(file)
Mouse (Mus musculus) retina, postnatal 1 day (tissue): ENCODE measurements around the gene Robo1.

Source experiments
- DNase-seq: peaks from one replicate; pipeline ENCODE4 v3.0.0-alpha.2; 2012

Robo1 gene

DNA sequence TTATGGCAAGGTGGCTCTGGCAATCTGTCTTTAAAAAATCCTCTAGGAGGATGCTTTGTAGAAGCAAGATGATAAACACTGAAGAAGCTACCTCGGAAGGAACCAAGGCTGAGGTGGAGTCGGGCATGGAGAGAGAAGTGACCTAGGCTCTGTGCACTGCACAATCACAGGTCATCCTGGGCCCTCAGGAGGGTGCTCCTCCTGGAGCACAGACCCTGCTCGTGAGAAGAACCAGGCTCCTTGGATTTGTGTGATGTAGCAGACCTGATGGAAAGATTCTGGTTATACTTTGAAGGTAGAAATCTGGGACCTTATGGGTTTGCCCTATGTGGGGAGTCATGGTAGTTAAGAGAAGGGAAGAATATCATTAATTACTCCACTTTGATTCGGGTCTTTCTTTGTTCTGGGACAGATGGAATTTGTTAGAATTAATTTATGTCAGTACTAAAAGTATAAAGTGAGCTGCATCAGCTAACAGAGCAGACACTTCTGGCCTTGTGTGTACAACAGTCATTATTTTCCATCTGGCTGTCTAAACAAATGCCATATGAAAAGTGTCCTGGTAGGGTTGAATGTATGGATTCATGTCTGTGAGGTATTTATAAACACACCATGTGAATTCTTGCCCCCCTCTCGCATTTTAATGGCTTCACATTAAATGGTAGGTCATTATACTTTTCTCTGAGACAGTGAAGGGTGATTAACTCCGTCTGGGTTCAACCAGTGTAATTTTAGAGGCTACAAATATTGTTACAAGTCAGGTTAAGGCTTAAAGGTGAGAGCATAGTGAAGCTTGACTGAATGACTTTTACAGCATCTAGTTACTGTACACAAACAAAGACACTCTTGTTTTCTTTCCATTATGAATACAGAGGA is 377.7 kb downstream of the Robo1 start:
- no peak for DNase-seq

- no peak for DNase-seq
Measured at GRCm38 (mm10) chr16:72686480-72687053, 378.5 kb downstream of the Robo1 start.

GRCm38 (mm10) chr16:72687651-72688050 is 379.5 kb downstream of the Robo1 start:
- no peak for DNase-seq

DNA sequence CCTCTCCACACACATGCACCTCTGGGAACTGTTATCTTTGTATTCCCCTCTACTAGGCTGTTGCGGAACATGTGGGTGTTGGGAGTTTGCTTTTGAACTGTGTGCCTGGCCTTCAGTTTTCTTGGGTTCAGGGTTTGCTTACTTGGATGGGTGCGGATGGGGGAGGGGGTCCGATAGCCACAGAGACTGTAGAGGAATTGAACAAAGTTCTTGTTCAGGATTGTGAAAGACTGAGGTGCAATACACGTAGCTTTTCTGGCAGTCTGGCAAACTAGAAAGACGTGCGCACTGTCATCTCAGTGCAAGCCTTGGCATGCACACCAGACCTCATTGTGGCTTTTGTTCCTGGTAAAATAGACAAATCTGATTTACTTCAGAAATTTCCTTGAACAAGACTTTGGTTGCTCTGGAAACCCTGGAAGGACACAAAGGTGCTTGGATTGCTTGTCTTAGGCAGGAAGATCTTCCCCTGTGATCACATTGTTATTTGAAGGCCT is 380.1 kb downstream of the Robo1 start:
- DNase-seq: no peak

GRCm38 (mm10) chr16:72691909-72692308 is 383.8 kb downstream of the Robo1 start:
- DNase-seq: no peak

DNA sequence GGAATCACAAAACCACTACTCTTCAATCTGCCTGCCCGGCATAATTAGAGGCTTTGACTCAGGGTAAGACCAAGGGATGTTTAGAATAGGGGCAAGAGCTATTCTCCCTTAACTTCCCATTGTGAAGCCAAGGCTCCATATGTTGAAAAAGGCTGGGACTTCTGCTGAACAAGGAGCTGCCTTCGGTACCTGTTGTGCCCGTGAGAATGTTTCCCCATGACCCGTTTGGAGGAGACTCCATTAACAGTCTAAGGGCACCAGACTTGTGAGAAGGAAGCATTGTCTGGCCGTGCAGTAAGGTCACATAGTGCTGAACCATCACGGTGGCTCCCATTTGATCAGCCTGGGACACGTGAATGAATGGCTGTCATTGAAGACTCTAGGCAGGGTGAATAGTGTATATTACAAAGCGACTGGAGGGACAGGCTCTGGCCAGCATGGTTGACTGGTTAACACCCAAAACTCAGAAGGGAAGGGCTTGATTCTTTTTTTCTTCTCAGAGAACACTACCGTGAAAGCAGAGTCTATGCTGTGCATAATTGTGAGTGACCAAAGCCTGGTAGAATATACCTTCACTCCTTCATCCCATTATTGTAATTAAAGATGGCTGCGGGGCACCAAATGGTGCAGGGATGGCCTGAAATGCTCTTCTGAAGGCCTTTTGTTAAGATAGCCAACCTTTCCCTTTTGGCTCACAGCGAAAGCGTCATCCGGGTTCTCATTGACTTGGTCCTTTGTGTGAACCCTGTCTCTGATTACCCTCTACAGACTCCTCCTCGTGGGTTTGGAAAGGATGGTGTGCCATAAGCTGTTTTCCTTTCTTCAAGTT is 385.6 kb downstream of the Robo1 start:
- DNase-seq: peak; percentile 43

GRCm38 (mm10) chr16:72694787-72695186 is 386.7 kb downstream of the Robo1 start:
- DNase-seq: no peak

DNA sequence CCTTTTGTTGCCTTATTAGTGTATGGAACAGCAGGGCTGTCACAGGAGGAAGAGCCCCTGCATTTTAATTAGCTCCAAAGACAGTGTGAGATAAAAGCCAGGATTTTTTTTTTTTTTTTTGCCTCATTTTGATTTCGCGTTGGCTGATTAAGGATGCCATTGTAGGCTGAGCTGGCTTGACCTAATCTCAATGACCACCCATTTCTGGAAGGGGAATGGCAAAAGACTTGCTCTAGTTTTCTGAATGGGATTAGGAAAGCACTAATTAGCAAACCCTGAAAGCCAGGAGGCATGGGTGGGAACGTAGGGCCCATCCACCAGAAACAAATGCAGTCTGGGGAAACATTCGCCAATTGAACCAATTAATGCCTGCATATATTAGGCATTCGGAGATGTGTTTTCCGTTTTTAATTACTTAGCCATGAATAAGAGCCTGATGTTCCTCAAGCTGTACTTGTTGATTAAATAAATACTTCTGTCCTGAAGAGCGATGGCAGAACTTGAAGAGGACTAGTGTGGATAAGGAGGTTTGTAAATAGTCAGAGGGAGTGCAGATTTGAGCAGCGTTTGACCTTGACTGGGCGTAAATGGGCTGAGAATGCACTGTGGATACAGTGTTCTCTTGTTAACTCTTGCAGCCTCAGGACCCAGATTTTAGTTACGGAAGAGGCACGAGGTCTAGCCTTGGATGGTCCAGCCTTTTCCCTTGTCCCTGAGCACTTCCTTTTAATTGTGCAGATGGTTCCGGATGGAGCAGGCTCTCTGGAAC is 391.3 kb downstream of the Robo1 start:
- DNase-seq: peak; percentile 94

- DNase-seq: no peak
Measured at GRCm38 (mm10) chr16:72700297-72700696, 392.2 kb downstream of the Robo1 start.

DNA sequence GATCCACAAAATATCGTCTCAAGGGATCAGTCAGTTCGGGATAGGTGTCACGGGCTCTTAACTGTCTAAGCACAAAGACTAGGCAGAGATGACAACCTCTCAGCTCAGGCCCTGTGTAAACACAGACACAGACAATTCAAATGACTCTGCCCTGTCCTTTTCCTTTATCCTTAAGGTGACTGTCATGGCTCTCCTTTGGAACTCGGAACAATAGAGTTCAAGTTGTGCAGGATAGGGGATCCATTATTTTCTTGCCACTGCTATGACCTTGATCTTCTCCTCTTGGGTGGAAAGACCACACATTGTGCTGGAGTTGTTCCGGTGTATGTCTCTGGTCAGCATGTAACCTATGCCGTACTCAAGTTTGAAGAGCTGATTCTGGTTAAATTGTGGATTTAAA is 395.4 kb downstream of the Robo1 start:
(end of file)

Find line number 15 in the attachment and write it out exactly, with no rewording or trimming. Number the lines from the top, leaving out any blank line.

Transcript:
DNA sequence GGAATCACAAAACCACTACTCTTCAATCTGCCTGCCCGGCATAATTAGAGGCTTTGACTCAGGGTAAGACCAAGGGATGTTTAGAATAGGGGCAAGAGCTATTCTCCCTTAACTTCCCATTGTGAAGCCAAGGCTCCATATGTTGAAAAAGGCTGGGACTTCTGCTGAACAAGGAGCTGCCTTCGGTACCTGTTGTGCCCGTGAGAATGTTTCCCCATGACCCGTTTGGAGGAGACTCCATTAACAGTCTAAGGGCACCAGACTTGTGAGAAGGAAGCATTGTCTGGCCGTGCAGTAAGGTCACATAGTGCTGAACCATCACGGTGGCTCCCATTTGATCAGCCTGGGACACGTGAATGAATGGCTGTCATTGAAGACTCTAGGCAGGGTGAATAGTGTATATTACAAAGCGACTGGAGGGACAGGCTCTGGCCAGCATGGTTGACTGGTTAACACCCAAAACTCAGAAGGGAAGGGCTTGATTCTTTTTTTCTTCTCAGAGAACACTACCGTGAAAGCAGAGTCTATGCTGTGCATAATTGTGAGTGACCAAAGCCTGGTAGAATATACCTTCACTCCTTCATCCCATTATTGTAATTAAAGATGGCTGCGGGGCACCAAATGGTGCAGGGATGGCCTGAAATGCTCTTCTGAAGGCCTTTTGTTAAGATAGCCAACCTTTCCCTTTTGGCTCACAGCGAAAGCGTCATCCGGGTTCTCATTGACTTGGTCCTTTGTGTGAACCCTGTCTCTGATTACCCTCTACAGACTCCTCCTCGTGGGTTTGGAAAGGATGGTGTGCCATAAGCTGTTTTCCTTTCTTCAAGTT is 385.6 kb downstream of the Robo1 start: